Key to improving the accountability of these deductions, the government has pledged to disclose more information on the agreements underpinning the various deductions, including the framework agreement with the Chinese government on the reimbursement of infrastructure projects and pre-financing agreements with commodity traders.

Opening space for debate

Accounting for a third of government revenues and 80% of exports in 2017, the extractive industries are of national importance in the Republic of Congo. Public debate around the management of the forestry, mining, oil and gas sectors is crucial for improving the accountability of public finance management. The EITI Board’s decision on the Republic of Congo’s second Validation acknowledged improvements related to freedom of expression on oil and gas issues previously considered too sensitive for public debate. While more work is needed to address remaining administrative bottlenecks related to civil society’s engagement in the EITI, the emergence of robust debate on the basis of EITI findings and recommendations is a welcome development.

The Republic of Congo will have 18 months to address nine gaps in its implementation of the EITI Standard before its third Validation.

  • Published in Africa
  • 0

Culture Holding Back Women & This Must Be Fought – Panelists

Women globally are the cornerstone of every society playing not only their motherly roles but also providing moral and spiritual support needed for society to achieve it’s set communal development goals.

However, oftentimes, women barely get the recognition or rewards for their input, instead, they're cast aside because of cultural and sometimes religious biases.   

Speaking during an online talk show organized by Victoria University on Friday at the university’s auditorium under the theme ‘Enhancing Women Capabilities towards development in Uganda’, the role of women in society was emphasized.

The talk show was graced by Sheena Ruparelia, the Managing Director of Speke Group Hotels, Uganda Law Society President-elect Phiona Nabasa Wall, Katusabe Ssemwezi the Academic Registrar Victoria University, Karitas Karisimbi, a Media personality, and Malaa Kivila Odera, the Founder & C.E.O of Sylmax Consult.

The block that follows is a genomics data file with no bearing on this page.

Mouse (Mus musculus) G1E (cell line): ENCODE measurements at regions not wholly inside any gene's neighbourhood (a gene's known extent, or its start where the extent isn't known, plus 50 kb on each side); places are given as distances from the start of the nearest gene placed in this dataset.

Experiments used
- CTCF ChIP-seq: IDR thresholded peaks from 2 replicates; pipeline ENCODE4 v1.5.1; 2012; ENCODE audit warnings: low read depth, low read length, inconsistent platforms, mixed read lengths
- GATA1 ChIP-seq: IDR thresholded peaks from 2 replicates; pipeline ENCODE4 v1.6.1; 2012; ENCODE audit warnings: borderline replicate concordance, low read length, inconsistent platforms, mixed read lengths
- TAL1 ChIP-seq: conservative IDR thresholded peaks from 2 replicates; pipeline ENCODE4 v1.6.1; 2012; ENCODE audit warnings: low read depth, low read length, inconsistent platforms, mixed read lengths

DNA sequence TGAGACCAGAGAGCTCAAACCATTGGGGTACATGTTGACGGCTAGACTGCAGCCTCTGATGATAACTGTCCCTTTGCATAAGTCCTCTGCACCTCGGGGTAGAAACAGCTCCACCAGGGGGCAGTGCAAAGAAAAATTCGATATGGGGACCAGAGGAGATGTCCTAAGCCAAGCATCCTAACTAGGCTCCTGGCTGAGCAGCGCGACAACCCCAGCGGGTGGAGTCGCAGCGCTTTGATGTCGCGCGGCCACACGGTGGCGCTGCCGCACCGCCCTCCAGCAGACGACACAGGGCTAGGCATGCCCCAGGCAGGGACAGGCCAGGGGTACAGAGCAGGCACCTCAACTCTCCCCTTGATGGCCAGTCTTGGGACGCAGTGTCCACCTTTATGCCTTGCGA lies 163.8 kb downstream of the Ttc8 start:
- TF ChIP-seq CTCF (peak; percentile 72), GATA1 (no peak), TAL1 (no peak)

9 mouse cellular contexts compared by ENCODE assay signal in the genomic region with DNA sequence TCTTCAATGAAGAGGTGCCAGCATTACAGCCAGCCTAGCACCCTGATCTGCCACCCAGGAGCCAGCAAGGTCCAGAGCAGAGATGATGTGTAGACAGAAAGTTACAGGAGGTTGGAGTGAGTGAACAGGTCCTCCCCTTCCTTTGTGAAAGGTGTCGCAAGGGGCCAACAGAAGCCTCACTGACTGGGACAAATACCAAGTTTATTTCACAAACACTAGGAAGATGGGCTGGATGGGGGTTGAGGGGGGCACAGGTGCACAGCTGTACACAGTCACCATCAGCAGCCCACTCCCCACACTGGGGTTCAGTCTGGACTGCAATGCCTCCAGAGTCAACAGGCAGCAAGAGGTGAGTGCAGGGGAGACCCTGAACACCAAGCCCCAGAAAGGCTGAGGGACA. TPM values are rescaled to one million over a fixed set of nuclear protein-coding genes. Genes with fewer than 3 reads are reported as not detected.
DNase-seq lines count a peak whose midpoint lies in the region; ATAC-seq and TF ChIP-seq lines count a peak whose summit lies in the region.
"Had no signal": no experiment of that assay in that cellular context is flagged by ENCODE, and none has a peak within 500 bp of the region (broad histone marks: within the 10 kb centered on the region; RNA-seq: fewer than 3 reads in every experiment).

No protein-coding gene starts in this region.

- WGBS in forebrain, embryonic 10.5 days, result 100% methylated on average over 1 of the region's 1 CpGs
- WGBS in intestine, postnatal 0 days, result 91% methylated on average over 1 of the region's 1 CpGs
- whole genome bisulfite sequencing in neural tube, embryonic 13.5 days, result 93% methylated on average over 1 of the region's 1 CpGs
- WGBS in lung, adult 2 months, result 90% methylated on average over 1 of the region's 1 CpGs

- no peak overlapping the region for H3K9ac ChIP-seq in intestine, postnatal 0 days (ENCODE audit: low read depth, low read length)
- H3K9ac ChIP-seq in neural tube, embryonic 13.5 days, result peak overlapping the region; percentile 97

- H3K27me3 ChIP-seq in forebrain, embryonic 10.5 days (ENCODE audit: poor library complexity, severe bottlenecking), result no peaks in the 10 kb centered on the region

The panellists agreed that some cultures are holding back women from being empowered. “Culture has told us how to behave and men have always been superior. I cannot say that we have been undervalued but we haven’t been accorded the opportunities we deserve. Culture has forced women to be below men and I want to see this changing,” Sheena said in her submission.

Victoria University’s Academic Registrar Katusabe Ssemwezi noted that this change is not an event but a process that women must be part of. She said that in the past, it was unimaginable to see parents allocate resources to girls like allowing and financing their stay in school to get an education. This she said is changing.

Malaa Kivila Odera, the Founder & C.E.O Sylmax Consult, agrees with Ssemwezi and adds that women have to be part of the process to achieve this change, which is a life long struggle. She discussed that while girls are raised to be homemakers, which she says is a critical thing to do, girls should also be prepared and presented with equal opportunities like the boys.

“We are getting things done in urban centres but in rural areas, cultures are holding girls back and this must be fought,” Malaa said.

Karitas Karisimbi, a local and celebrated television host, noted that there is a need to traverse the rural areas. “We are at a place where the world is listening; now we have to take the fight to the finish line,”

In so doing, the mentorship of the women to be independent, men should be involved. “We cannot talk to the women alone when the men are in bars drinking. They will come back from bars and abuse these women. It is time for us to go out there and involve the men at an early stage. The earlier we do, the better,” Karisimbi said.

To achieve this, Sheena says, there is a need to work as a community. “The struggle is long, it’s hard but it is possible and we must unite together, we must support one another, we must be willing to learn and listen. Open your opportunities in every single day and appreciate it,” she noted.